This original TMNT title by Konami was not only their first ever appearance in a video game but also the first piece of Turtles-related media to ever hit Japan. They must have been very confused, because this is one strange game and most of the characters you encounter don’t seem to have been taken from the comics or the cartoon. In fact, the lack of recognizable enemies is a common point of criticism from dedicated Turtles fans. While I can sympathize to a degree, this “weird random enemies” factor is easy enough to justify as a product of the times; an NES thing. Certainly it didn’t prevent me from enjoying Sunsoft’s Batman or Capcom’s Willow and I’m more of a fan of those films than I am the TMNT cartoon.

The plot of TMNT is actually pretty dynamic for an action game of the time. In the first stage, you start out looking to rescue your extraordinarily kidnap-prone reporter friend April from mutant baddies Bebop and Rocksteady. After that, she tells you that the Foot Clan is going to blow up a dam and flood the city. Save the dam and you return home to discover that your ninja mentor Splinter has been kidnapped, and so on. It’s not exactly profound stuff, but it’s more than the single simple goal you’re given to last you through most 8-bit games.

Each of TMNT’s six stages except the final one consists of two gameplay modes: A overhead view of the city where you travel around on foot or by Turtle Van looking for buildings and sewers to explore and a side view action mode for indoor areas. You can switch between the four turtles at any time in both modes and each has his own supply of health. The golden rule here is that it’s always better to switch to a different turtle rather than allowing your current one to run out of health. “Dead” turtles aren’t gone forever, since the game states that they’ve actually been captured by the enemy. Most stages have spots where you can rescue a captured turtle, but it’s usually in a difficult part of the stage that’s off the main path, so you really want to avoid having to do this if at all possible.

The overhead segments aren’t particularly exciting, despite the presence of some simplified combat with a few basic enemy types. They mostly exist to link together the various buildings, sewers, and tunnels where the real action takes place.

Once indoors, your turtles can jump, crouch, and swing their signature ninja weapons straight ahead, up, or down. You can also find various sub-weapons in the form of ninja stars, boomerangs, and the almighty magic scrolls. These will extend your attack range greatly, but have limited shots. As a nice touch, however, your boomerang shots won’t decrease if you catch each one on the rebound. Since balance within your party is an issue (one I’ll address in more detail below), these sub-weapons are very important for the turtles with weaker primary weapon attacks. One final important pickup is the health restoring pizza. When you find a pizza, make sure to use it well by switching to a turtle with low health before grabbing it. Remember its location, too, since pizzas and other items will replenish when you exit and re-enter an area and “farming” these items as needed makes your quest much easier.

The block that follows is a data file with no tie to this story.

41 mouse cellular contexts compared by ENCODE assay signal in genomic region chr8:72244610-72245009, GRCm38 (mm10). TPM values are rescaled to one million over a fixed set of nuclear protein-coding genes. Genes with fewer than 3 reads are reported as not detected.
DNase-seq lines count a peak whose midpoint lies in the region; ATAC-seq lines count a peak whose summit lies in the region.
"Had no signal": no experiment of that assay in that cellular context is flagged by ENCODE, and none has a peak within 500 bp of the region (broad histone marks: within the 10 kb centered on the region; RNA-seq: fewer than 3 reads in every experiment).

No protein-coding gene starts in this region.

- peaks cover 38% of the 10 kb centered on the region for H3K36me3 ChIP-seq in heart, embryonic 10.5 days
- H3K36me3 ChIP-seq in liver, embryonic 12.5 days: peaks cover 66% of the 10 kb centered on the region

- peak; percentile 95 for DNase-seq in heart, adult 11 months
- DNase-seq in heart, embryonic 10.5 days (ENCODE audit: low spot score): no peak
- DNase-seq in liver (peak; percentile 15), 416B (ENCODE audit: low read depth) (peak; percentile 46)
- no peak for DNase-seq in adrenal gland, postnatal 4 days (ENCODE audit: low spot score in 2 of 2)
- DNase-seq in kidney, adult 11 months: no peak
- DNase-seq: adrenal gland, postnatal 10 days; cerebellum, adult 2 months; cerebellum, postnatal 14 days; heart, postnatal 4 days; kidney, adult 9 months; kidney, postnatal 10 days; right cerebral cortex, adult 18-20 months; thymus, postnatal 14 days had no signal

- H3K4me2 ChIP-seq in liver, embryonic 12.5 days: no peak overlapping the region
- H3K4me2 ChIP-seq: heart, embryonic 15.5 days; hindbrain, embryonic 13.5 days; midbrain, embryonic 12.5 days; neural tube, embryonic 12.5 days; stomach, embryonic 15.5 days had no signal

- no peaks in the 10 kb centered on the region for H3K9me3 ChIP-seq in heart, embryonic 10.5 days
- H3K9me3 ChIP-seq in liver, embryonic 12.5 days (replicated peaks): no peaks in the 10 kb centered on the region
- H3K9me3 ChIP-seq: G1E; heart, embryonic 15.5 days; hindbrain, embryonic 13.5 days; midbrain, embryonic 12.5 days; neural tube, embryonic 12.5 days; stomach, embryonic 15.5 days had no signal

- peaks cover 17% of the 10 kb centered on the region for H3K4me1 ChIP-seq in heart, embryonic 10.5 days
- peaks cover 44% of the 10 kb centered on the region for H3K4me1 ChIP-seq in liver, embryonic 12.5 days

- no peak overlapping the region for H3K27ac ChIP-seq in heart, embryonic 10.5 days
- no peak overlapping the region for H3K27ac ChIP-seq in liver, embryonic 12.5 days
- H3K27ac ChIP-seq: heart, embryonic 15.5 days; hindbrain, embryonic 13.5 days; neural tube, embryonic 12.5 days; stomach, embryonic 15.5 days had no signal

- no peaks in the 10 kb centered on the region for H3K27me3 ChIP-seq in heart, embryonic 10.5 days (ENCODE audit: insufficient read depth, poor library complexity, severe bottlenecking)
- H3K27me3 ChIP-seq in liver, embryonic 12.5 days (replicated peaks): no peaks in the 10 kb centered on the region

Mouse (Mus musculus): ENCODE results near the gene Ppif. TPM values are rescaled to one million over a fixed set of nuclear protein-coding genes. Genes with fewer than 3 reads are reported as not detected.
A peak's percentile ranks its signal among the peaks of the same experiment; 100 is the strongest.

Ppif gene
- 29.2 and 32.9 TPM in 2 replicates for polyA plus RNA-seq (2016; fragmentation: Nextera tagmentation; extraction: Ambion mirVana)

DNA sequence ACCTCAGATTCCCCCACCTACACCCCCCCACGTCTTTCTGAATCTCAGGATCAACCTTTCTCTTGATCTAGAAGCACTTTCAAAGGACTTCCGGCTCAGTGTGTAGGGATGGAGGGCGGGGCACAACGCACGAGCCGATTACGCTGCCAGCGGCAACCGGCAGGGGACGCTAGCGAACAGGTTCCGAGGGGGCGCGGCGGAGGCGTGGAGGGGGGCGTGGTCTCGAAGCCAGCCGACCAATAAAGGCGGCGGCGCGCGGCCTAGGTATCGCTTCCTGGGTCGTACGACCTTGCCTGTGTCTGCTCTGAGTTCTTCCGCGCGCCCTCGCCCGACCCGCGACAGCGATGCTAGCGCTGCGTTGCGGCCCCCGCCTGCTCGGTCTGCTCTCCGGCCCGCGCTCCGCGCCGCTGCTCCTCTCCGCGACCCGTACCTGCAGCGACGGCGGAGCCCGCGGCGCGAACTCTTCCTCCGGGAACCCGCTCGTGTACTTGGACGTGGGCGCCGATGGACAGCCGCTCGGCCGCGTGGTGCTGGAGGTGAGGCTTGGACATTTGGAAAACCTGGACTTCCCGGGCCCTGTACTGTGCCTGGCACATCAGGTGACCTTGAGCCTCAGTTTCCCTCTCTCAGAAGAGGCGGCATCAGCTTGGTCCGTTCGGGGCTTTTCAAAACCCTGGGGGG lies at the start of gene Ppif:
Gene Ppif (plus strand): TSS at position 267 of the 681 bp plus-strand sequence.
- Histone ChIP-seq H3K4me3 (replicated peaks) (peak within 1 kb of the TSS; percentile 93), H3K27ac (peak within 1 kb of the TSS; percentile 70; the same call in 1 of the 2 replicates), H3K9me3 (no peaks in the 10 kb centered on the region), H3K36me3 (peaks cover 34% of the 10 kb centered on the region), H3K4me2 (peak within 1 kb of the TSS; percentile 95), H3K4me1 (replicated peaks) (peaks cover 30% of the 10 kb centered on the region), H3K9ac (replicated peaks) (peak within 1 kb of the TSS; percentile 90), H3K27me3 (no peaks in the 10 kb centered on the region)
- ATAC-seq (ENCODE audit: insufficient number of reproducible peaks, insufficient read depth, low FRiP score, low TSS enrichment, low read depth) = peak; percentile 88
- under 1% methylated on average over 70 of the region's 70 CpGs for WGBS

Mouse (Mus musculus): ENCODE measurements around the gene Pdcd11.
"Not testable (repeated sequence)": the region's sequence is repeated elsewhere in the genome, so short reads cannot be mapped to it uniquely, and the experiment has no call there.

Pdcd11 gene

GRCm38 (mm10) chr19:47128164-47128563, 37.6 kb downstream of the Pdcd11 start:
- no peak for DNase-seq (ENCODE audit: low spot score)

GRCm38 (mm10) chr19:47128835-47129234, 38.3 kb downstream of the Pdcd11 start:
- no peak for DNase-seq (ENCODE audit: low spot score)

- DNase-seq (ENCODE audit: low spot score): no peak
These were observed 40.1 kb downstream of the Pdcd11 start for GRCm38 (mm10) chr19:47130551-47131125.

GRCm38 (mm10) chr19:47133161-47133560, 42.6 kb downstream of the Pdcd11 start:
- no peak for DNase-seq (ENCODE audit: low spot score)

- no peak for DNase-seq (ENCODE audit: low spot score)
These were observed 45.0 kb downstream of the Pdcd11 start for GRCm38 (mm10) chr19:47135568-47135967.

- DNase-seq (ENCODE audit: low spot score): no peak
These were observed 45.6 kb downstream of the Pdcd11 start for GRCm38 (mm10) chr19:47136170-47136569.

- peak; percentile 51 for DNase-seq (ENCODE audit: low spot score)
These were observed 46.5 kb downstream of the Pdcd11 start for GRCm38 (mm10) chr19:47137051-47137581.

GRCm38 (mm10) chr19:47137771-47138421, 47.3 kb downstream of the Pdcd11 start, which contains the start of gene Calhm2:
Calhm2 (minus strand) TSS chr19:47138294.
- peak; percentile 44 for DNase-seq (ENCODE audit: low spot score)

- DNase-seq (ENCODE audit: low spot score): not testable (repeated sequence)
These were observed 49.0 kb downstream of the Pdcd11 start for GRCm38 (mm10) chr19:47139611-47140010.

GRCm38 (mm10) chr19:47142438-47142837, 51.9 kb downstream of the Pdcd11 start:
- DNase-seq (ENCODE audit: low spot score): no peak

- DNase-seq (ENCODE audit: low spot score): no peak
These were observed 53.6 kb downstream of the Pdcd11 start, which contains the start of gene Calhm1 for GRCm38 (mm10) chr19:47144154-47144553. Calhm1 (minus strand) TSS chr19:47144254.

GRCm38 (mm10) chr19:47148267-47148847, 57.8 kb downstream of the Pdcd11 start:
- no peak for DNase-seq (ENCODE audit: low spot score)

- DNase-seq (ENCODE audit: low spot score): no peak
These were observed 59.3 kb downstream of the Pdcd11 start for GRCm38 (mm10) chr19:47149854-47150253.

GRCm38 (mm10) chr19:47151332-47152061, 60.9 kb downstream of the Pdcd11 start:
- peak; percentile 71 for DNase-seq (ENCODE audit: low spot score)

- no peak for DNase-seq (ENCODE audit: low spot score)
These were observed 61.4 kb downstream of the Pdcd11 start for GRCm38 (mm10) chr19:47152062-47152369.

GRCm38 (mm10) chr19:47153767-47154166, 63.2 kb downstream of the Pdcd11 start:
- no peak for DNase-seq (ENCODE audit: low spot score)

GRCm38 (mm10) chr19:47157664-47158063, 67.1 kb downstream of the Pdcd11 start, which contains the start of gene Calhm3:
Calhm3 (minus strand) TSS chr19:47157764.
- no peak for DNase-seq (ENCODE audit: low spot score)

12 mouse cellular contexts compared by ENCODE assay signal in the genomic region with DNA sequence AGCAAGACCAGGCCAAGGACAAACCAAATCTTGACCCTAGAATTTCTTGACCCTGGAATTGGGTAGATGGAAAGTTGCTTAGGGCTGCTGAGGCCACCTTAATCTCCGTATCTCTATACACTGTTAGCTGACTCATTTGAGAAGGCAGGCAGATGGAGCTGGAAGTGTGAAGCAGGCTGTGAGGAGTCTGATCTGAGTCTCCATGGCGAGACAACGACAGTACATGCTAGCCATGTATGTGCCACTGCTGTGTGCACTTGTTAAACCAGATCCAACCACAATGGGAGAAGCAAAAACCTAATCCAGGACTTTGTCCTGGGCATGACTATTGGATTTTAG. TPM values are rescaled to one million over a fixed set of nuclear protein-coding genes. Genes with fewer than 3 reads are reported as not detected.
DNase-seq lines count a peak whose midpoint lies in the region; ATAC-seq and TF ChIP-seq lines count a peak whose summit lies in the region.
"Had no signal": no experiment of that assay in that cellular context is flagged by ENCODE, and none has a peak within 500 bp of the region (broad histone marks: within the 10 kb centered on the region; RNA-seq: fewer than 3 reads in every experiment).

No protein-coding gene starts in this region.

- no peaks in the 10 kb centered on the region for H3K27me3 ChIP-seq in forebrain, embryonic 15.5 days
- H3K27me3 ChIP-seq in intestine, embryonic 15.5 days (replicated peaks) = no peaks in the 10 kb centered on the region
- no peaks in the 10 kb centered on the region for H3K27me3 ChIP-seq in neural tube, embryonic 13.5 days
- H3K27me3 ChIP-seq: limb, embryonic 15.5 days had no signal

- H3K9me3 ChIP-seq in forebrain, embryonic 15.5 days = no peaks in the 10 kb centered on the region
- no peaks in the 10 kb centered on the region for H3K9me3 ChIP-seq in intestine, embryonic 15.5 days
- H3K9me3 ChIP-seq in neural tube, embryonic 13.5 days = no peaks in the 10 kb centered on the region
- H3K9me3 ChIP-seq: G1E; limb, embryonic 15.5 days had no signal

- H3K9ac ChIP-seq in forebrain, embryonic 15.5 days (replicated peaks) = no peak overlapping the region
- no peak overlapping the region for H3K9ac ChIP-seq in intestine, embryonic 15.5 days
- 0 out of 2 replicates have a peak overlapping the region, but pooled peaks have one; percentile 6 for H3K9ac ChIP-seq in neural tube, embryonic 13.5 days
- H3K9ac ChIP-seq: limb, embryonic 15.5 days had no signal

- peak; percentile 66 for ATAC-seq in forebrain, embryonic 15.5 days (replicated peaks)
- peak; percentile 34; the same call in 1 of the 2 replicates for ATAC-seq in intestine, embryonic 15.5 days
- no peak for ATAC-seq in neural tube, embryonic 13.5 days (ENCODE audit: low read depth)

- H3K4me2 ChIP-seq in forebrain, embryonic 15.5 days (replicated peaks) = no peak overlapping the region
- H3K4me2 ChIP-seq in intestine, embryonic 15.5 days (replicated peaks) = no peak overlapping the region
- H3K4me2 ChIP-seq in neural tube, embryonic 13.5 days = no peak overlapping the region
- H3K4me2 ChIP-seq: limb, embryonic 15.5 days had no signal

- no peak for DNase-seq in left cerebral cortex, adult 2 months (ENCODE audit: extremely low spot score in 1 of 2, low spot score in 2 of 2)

Overall, I really like the action in these side-view portions. They control a lot like those in an earlier Konami title I played recently: The 1987 Japan exclusive Getsu Fūma Den for Famicom. The Turtles walk slower and jump higher than Fūma does in that game, but the overall feel is very similar. This also extends to the large gallery of grotesque enemies that re-spawn readily and often take multiple hits to kill. In fact, you can think of TMNT as a whole as a bit of a spiritual sequel to Getsu Fūma Den, except without the clunky 3D mazes. It also has some striking visual similarities with yet another past Konami game: The Goonies II. Some of the building interiors resemble those in Goonies II, the map on the pause screen is similar, and the boomerang weapon handles almost identically.

One thing that takes some getting used to is the jumping controls. A light tap will make your turtle do a short hop and holding the button down will make them go into a somersault and gain much more height at the expense of precision. Once you’ve mastered doing the right jump in the right situation, the platforming becomes quite managable but if you somersault when you should be doing the hop (or vice versa), you’re going to have a bad time.